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Where is your food from?

Not all research leads to a Eureka moment. Sometimes it’s a hard slog where the errors can reveal as much as the successes.

But then Kirsten Larsen isn’t looking for a Nobel Prize. She just wants you to know more about the carrot you’re eating.

Larsen, a research manager at the University of Melbourne, is trying to link urban communities with nearby farms. She has set up a Food Hub – she calls it an “action research project” – in Melbourne’s outer suburbs. And it turns out the value of the trial was just as much about what went wrong as what went right.

Larsen’s team chose Dandenong, on the city’s south-eastern fringe, for the Hub. The population is growing rapidly and while there’s productive farmland nearby, it’s difficult to buy the local produce.

“Really your only option is Coles or Woolworths in some of the new areas,” says Larsen, from the University’s Victorian Eco-Innovation Lab (VEIL).

Using new software, VEIL set up an online system for farmers to log their produce – mostly fruit and vegetables – every week. Local people and businesses order online, then farmers bring their goods to a warehouse in Dandenong. Workers package up the orders which are delivered to businesses and to smaller hubs like community organisations for collection. Larsen says the Hub is “no middle-class organic marketplace,” and includes a focus on feeding vulnerable communities.  The prices are usually lower than in supermarkets.

The Hub opened in early 2014 and is still running. The research part of it was funded by VicHealth.

“People are so excited about the possibilities to connect with their food and where it’s coming from,” says Larsen. “And the farmers are sticking with it, because it needs to work. We have so many farmers going broke and leaving the land.”

The project aims to supply high-quality, healthy, local fresh produce, to pay a fair price to farmers, to reduce food waste, and to build more resilient and sustainable food supply systems. Larsen says food security is increasingly an issue and people shouldn’t “just take for granted that there will always be an excess amount of everything”.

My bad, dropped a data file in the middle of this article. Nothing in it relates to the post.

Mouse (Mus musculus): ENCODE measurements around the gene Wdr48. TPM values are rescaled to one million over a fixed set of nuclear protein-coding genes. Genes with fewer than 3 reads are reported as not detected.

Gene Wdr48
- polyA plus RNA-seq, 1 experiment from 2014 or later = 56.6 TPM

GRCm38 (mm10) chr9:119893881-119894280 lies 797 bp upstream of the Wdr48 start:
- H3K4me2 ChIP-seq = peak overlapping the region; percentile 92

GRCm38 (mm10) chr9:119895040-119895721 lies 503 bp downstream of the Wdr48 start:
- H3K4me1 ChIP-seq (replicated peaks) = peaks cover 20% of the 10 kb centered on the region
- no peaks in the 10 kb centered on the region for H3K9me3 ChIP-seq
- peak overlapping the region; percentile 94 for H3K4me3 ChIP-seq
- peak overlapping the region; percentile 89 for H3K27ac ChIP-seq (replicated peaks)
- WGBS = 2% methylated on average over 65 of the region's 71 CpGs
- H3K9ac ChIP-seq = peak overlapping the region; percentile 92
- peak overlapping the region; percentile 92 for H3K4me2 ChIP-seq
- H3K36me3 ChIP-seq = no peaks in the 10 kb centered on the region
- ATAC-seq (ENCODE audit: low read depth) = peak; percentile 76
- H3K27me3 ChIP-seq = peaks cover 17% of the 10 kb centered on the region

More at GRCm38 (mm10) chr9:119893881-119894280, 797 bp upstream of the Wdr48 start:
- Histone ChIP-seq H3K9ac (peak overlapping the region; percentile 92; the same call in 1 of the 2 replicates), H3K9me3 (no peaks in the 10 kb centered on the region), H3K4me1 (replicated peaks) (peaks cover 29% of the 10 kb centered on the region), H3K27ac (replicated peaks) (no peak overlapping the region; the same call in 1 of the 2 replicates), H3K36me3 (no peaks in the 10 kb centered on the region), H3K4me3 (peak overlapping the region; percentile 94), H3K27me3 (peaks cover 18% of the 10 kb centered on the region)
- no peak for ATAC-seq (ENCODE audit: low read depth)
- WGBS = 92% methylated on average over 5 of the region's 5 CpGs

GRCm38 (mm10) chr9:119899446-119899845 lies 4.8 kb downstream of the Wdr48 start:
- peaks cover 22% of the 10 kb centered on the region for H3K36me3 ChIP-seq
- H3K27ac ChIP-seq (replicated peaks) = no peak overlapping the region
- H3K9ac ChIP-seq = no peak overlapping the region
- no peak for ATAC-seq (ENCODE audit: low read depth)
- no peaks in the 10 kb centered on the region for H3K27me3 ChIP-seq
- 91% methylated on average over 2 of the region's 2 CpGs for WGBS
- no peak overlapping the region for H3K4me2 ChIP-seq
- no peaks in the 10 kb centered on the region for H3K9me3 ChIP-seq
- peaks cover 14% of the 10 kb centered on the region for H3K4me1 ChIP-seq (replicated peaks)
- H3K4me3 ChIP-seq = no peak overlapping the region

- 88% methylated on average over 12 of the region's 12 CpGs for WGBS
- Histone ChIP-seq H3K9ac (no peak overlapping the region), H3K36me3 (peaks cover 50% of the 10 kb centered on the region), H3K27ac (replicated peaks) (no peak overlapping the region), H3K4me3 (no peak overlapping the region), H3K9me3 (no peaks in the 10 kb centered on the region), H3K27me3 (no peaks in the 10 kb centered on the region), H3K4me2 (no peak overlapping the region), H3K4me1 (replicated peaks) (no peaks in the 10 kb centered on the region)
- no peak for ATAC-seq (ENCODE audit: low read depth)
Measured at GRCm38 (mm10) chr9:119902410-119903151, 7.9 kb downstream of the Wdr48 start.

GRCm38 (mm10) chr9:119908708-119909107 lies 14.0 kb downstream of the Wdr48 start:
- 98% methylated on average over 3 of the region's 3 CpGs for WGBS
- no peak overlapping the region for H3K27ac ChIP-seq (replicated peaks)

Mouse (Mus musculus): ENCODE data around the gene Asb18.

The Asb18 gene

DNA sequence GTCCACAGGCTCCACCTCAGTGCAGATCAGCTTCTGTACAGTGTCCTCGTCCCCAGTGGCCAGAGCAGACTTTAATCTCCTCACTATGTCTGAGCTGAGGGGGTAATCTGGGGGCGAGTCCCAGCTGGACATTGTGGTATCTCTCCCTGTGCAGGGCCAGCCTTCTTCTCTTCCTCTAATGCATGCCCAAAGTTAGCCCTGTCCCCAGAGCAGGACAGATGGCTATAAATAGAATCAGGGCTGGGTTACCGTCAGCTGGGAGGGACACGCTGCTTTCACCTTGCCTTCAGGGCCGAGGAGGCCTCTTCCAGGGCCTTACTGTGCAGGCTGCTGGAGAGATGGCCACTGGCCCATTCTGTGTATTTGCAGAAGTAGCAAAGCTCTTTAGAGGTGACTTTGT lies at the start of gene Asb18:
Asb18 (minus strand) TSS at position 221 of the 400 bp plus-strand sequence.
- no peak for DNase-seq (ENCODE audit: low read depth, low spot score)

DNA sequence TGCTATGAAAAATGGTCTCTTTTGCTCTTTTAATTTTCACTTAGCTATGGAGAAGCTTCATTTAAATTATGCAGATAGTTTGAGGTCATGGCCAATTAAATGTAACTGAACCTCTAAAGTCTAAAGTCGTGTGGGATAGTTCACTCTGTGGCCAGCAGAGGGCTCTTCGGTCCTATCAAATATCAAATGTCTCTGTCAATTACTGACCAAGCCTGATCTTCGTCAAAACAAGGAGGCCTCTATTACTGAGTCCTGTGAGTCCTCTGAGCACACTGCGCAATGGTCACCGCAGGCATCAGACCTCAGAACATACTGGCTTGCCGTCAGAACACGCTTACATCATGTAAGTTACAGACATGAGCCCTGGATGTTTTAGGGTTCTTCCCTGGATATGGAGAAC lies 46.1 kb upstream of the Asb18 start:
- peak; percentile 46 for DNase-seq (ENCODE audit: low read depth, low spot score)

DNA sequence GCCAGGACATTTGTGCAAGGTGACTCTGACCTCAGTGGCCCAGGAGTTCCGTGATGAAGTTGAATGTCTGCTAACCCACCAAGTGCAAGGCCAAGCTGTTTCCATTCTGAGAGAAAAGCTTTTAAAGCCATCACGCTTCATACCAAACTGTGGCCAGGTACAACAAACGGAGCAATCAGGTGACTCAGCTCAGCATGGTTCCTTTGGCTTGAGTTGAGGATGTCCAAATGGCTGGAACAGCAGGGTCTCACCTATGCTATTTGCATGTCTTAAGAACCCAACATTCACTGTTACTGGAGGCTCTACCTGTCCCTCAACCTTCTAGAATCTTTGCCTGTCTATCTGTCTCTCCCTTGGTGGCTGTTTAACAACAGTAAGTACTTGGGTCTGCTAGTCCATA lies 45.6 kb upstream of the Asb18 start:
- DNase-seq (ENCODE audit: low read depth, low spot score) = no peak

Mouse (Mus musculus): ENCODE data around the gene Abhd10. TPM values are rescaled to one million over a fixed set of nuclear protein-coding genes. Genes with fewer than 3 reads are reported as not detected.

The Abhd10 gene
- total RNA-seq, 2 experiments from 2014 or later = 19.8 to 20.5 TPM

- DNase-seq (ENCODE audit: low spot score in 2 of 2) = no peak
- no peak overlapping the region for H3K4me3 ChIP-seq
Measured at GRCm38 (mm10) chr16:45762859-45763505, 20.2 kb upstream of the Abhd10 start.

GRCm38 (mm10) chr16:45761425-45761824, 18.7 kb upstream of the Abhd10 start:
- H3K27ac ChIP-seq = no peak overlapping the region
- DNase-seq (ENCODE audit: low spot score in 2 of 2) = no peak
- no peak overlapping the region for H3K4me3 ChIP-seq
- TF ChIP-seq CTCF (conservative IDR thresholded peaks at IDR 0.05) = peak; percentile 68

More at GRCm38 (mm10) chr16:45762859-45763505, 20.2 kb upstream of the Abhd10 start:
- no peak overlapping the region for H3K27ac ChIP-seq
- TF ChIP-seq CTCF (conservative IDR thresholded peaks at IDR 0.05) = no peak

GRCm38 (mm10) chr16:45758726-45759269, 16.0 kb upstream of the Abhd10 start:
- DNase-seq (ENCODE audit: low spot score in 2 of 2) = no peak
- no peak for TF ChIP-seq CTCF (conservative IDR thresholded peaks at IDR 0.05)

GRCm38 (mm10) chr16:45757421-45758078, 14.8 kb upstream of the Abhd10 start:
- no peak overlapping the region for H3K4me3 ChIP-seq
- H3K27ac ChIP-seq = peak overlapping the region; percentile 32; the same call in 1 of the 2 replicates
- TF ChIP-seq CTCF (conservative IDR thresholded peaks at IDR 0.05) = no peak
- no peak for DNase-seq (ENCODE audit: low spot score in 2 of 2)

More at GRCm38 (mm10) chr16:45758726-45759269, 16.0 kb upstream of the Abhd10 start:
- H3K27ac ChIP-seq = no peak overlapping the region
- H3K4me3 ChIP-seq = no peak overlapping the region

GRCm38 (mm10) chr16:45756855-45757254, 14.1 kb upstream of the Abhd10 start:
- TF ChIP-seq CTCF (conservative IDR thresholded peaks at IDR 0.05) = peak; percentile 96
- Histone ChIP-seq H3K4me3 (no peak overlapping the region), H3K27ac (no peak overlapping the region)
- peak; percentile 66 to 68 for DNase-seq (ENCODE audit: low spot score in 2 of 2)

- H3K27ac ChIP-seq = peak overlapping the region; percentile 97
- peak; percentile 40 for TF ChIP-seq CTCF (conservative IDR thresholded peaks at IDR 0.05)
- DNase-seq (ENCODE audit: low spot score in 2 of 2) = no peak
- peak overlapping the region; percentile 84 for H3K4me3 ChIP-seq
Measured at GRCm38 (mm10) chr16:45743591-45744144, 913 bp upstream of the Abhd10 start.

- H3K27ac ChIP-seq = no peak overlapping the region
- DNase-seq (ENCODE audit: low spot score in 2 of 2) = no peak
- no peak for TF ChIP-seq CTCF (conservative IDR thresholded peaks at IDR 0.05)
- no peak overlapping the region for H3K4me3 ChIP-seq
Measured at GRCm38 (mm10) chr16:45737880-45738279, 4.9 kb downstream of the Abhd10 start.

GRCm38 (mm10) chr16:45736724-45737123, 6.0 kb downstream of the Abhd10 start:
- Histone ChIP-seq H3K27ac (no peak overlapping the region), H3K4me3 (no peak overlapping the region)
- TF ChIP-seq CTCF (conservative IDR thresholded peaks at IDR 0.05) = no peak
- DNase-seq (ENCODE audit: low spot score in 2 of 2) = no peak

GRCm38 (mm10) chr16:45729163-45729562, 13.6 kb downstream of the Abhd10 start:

Larsen says Coles and Woolworths control about 80% per cent of Australia’s food retail market. Food is transported long distances through a complex supermarket supply chain, and the consumer often doesn’t know where good are from.

The prices are usually lower than in supermarkets.

The supermarket giants may have their critics, but running a Food Hub is no easy task. “It has been difficult,” Larsen notes wryly.

Matching supply and demand – and scaling up orders to be viable for farmers – was hard. Produce was limited in winter. Wholesale buyers were difficult to please. The people keenest to help often did not have business skills.

And yet it did work, and Larsen has written up these problems and how to manage them. “To put a research lens into this field of activity … can really bring value to the people who are trying to do it day in, day out,” says Larsen, referring to other food hubs, which are mostly smaller with limited IT support.

Larsen says the Open Food Network software trialled by the project makes food hubs more viable and replicable, and cuts administration time. “I see huge potential … we’re at the early days of an explosion of innovation in this field.”

VEIL, which works on emerging innovations which could form part of future sustainable systems, has also mapped Melbourne’s outer suburbs to show where food could be grown. And researchers have produced “food freight reports” for fruit and vegetables, showing how freight works (and could be improved).

Larsen is also part of VEIL’s Australian Research Council-funded project to model national scenarios of food security in the future, using the CSIRO’s Stocks and Flows Framework. This will show the implications of climate change, drought and degraded soils for food production, and investigate under what circumstances there might not be enough food to go around.

 

Take a look at the produce and prices at the Dandenong Food Hub here (search under ‘South East Food Hub’).

KIRSTEN LARSEN

Policy Challenges Research Manager, Victorian Eco Innovation Lab (VEIL)

 

 

 

 

 


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